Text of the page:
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  • Carol Wong

Creative Problem-Solving


How do you typically solve a problem? Are you satisfied with your problem-solving skills? Do you have a structured process for solving a problem?


Given our busy daily work routines, we will tend to jump straight into finding the solution to the problem. We will review the facts and figures presented to understand the problem, and we will then quickly identify the solution. Such a problem-solving method is what we always use based on known facts and figures.


We often use our left brain of rational and structured business thinking to deal with well-defined problems that must be solved. Our decision making would tend to be made based on an analysis of available theoretical data. Our bosses have a very low tolerance for failures or mistakes, and hence we have a very low tolerance of risk and ambiguity.


Today's world is unlike the world of the past. We all are living in a world of high volatility, uncertainty, complexity, and ambiguity (VUCA). There are a lot more unknown risks and challenges. From this other extreme perspective, we could very well exercise our creative thinking by using our right brain. Without specific data or insights, we could deal with undefined problems based on our emotions and intuition. We decide on solutions based on our perception. Of course, we do not know for sure whether the solutions would work or not. We have a higher tolerance for failures or mistakes.


What if I tell you that we can combine both left and right brains in creative problem-solving. How can we do this? We can use both the left and right brains in design thinking. The human-centered approach allows us to use our emotions and intuition while maintaining rationale and structure. We can combine data with deep insights into human emotions and experience. Human emotions tend to be more complex and difficult to be made known. Furthermore, quantifiable data and metrics about human emotions are not made easily accessible.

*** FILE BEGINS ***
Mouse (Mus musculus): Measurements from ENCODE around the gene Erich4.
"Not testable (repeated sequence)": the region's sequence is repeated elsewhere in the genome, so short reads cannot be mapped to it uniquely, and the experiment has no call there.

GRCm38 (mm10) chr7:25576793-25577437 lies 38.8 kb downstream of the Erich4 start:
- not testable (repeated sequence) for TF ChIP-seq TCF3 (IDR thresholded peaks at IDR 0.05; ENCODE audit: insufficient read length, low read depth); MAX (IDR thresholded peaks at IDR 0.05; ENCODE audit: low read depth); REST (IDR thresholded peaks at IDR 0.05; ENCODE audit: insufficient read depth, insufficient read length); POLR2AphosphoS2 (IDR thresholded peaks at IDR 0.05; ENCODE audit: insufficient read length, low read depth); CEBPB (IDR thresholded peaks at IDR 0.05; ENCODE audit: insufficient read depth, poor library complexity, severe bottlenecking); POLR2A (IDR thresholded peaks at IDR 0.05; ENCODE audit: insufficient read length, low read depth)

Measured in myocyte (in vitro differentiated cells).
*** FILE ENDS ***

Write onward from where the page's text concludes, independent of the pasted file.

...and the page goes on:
Therefore, the design thinking process involves iterating between analysis and synthesis for us to reframe and question defined problems. A defined problem is only the start of the process of creative problem-solving. The design thinking process allows for divergent and convergent providing us with the opportunity to spark our creativity. The iterative ideation and rapid experimentation allow for failures or mistakes. Failures or mistakes are learnings for decision making.


By adopting a design thinking approach to problem-solving, we will be more focused on the human emotional needs of the people we are solving the problem. We will not have the preconceived idea that we have the right solution for the people based on known facts and figures.


Start your creative problem-solving by having a beginner's mindset.

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